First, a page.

Do you need to have oral surgery to remove a tooth or a few teeth? While the reasons for extracting teeth vary, from impaction to decay, what patients can do to get ready for the procedure remains pretty consistent. Your oral surgeon will provide you with specific instructions on ways to get ready before the surgery and what to do afterwards. As with any surgical procedure, following instructions will help you when it comes to recovery and when it comes to your overall comfort during and after the surgery.
Understanding Your Options
Not all types of oral surgery are the same. In some cases, the process of extracting a tooth simply involves pulling it out. In other cases, your dentist might need to cut into the gum and bone to remove a tooth that hasn’t fully erupted or to remove a tooth that is impacted, or unable to break through the gums because the mouth is too crowded.
Part of preparing for surgery involves understanding your options when it comes to anesthesia. The surgeon might recommend using a local anesthetic, which numbs the area being operated on while you remain alert and awake.
While some patients don’t mind being aware of what’s going on while the dentist works on their mouths, others might be a little unsettled by the idea of being able to see and hear what’s happening. More involved forms of anesthesia are available in those cases, from laughing gas or IV sedation to general anesthesia. Patients who decide to receive either IV sedation or laughing gas will still be somewhat conscious, but generally out of it — enough to be unaware or care very little of what’s happening in their mouths. This option can be ideal for patients who don’t want to go completely under but who also don’t want to see the dentist pull out their teeth.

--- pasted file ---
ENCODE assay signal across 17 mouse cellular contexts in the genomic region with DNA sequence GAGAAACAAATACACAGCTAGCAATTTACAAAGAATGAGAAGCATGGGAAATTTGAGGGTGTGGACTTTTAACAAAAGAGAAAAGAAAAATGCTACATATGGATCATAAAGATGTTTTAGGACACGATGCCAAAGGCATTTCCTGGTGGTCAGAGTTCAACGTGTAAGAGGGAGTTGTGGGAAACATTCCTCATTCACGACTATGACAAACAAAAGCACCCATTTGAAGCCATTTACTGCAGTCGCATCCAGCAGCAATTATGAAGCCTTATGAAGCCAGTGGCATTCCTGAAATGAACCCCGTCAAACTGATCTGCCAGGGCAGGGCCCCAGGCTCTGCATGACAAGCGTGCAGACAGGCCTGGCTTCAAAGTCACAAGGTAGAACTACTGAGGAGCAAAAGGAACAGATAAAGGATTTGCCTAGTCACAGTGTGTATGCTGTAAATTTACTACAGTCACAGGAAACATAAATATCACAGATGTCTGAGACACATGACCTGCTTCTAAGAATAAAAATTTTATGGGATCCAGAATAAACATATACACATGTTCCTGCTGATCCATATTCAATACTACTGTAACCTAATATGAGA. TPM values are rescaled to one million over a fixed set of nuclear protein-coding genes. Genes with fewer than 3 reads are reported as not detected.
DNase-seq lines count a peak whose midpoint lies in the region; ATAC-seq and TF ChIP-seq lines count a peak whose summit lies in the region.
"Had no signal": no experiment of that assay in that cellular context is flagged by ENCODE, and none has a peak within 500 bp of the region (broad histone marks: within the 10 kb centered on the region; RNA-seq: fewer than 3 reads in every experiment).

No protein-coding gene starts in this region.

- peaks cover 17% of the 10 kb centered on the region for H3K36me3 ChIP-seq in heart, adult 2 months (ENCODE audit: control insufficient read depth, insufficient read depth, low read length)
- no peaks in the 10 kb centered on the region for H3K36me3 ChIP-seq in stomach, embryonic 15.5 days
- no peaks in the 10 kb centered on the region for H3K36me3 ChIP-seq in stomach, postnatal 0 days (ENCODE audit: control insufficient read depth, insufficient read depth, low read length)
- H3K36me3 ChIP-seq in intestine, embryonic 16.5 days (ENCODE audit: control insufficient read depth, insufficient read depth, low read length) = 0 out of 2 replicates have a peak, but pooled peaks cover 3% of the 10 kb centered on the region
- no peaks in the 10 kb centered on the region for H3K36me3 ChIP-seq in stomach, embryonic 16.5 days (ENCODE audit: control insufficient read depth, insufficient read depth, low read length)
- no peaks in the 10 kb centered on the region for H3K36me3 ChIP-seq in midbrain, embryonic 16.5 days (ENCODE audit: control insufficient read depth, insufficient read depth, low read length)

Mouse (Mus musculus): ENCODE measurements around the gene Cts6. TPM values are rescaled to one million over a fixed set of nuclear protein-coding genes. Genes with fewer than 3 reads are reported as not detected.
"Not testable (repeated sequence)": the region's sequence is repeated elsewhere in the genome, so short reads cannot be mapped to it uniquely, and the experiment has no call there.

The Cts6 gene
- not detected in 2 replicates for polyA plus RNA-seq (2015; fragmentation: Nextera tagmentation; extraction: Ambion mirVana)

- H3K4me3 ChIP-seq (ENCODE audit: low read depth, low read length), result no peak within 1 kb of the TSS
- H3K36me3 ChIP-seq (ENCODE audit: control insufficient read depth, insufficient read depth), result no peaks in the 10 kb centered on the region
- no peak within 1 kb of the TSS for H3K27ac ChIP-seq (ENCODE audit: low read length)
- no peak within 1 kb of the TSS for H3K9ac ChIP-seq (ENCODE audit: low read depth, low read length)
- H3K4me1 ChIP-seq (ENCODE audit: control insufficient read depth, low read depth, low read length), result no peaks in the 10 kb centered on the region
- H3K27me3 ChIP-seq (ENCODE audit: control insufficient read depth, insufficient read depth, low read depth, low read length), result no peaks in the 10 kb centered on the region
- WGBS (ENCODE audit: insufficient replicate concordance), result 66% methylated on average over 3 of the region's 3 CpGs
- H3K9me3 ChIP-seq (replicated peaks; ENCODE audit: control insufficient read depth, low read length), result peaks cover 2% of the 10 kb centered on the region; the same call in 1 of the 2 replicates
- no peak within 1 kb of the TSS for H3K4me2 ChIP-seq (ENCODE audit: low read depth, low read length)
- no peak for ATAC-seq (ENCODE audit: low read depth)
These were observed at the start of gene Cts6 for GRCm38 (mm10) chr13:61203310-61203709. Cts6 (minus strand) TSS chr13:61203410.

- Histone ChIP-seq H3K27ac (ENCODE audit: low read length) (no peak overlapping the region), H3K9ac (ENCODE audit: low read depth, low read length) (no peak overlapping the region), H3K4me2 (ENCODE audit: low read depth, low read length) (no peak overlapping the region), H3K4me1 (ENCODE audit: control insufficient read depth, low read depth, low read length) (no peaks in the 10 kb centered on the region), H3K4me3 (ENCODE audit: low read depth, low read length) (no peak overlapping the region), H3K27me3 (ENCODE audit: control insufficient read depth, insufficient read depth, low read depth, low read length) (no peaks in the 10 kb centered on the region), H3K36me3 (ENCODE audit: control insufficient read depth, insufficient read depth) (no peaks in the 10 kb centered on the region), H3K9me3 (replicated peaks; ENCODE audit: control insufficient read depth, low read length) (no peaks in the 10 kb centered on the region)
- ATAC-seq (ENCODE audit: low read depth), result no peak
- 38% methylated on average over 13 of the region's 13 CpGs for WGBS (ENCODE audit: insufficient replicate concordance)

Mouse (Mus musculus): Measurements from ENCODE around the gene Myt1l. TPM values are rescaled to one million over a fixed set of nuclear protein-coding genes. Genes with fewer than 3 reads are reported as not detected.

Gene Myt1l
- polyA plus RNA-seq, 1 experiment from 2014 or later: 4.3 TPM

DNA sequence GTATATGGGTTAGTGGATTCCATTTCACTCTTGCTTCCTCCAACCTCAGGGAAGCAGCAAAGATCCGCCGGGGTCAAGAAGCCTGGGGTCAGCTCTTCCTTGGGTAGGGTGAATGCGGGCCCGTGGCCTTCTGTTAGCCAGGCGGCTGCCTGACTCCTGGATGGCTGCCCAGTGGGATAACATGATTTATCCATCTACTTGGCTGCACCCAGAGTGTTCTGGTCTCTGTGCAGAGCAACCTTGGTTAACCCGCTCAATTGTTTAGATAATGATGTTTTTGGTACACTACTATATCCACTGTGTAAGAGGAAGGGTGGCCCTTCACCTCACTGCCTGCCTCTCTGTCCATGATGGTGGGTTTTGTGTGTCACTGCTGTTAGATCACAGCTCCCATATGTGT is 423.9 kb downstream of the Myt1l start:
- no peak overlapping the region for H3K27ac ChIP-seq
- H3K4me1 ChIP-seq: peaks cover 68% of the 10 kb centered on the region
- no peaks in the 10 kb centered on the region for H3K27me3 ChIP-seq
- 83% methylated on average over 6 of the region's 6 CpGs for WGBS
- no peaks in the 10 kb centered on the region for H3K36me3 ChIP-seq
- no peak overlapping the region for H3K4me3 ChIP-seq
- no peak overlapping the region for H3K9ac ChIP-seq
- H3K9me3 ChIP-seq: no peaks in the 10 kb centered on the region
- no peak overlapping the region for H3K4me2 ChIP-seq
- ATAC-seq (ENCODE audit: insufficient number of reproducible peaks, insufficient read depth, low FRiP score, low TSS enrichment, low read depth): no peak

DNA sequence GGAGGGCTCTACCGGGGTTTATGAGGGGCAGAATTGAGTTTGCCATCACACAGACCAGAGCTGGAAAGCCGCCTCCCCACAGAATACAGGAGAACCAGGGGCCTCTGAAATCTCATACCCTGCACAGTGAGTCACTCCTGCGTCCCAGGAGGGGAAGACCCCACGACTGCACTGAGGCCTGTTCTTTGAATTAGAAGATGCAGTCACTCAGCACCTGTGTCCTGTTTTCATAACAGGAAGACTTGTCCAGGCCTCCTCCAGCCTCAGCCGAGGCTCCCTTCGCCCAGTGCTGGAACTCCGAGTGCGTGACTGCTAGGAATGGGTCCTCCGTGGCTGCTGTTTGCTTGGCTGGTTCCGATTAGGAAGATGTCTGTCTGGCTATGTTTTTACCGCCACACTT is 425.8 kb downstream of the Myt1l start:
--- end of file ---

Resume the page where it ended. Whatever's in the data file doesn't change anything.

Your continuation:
General anesthesia is the deepest type of anesthetic available. With it, the patient is fully out, meaning he or she has no idea what is going on. He or she will also usually need assistance breathing when fully under. The surgical team will need to closely monitor the patient during the procedure to make sure there are no ill effects caused by the anesthesia.
Eating or Drinking Before Surgery
What you can eat or drink before the removal of your wisdom teeth or another type of oral surgery depends in large part on the type of anesthesia you’ll receive. Usually, people who are about to receive general anesthesia or IV sedation are advised not to eat or drink anything starting around midnight the evening before their surgery. If the surgery isn’t scheduled until later in the day, it might be fine to have a light meal in the early morning. Your surgeon will give you a definite cut-off time for eating and drinking before the procedure.
The rules for eating and drinking before oral surgery are a little more lax if you are just going to receive a local anesthetic or nitrous oxide (laughing gas). In that case, it might be fine for you to have a light snack or meal several hours before surgery. Talk to your surgeon to find out what he or she recommends.
Oral surgery isn’t something you want to go through alone. For one thing, if you’re receiving anesthesia or sedation, you’ll most likely need to find someone to take you home from the dentist’s office after the surgery. You’ve probably seen those funny videos of people after their visits to the dentist. That will be you, meaning you won’t be fit to drive or take care of yourself for sometime after your surgery.
Ask a friend or relative to be your chauffeur to and from the dentist. Ideally, this person will stick with you for a few hours after you get home to make sure you are doing all right and to help you if you need water or anything else.
Some discomfort is likely after your surgery and your dentist will most likely prescribe some type of pain reliever to help you cope afterwards. While you can pick up the medication after your surgery, stopping at the pharmacy might be the last thing you want to do. Instead, see if your dentist will provide you with the prescriptions in advance, then pick them up before your scheduled procedure.
Depending on what you are taking, you might have to adjust some medicines before your surgery, as some drugs can increase your risk for bleeding or can interfere with the recovery process. For example, hormonal birth control pills can increase your risk for dry socket somewhat. You might consider scheduling your surgery for a time when your dose of hormones is low, to reduce your risk.
Dr. John Paul Gallardo and Dr. William Lamas are pleased to be able to offer oral surgery and tooth extractions to their patients in the Miami area. To learn more about what you can do to get ready for your surgery, call their practice today at (305) 447-1447.